The application of molecular cloning technology to the study of the glutamate receptor system has led to an explosion of knowledge about the structure, expression, and function of this most important fast excitatory transmitter system in the mammalian brain. The first functional ionotropic glutamate receptor was cloned in 1 989 (Hollmann et al 1 989) , and the results of this molecular-based approach over the past three years are the focus of this review. We discuss the implications of and the new questions raised by this work-which is probably only a glance at this fascinating and complex signaling system found in brains from the snails to man. Glutamate receptors are found throughout the mammalian brain, where they constitute the major excitatory transmitter system. The longest-known and best-studied glutamate receptors are ligand-gated ion channels, also called ionotropic glutamate receptors , which are permeable to cations. They have traditionally been classified into three broad subtypes based upon pharmacoÂ logical and electrophysiological data: a-amino-3-hydroxy-5-methyl-4isoxazole propionate (AMPA) receptors, kainate (KA) receptors , and N-methyl-D-aspartate (NMDA) receptors. Recently, however, a family of G protein-coupled glutamate receptors , which are also called metabotropic glutamate or trans- l -aminocyclopentane- l ,3-dicarboxylate (tACPD) recepÂ tors, was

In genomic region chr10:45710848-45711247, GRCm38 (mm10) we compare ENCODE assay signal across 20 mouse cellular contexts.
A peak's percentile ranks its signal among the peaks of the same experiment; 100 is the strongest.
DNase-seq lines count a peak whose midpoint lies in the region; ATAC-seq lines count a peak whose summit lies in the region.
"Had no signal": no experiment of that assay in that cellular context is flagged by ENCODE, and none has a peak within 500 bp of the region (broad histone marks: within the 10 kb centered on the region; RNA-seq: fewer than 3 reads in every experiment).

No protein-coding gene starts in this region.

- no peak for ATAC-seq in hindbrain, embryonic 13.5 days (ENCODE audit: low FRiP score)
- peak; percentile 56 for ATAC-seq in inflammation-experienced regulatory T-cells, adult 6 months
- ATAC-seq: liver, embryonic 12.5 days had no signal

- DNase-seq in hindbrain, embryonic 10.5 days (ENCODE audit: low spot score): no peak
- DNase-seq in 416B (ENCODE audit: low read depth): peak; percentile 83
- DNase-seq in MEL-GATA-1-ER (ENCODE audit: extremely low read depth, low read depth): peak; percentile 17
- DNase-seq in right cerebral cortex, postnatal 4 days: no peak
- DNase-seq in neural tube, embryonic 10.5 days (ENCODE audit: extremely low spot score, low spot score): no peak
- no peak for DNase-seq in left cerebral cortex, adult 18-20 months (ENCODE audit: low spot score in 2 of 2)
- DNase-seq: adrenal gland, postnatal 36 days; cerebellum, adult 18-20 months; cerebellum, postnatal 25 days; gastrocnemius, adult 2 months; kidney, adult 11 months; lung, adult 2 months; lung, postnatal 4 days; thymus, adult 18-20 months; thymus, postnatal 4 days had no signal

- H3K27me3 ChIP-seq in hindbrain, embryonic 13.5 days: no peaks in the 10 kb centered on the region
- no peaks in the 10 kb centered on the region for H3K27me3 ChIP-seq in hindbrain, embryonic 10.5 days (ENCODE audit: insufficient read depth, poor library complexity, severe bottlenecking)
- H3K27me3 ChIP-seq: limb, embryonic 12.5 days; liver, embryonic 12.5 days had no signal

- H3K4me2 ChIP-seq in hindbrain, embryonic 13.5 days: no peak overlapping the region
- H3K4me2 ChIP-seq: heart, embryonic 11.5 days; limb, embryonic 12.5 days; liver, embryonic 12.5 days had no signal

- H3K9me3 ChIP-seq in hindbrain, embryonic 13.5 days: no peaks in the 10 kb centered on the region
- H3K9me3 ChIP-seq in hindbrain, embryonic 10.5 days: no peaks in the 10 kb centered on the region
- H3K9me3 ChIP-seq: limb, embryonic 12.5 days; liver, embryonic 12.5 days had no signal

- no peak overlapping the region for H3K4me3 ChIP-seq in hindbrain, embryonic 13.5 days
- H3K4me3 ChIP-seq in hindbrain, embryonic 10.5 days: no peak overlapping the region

Annual Review of Neuroscience – Annual Reviews
Published: Mar 1, 1994
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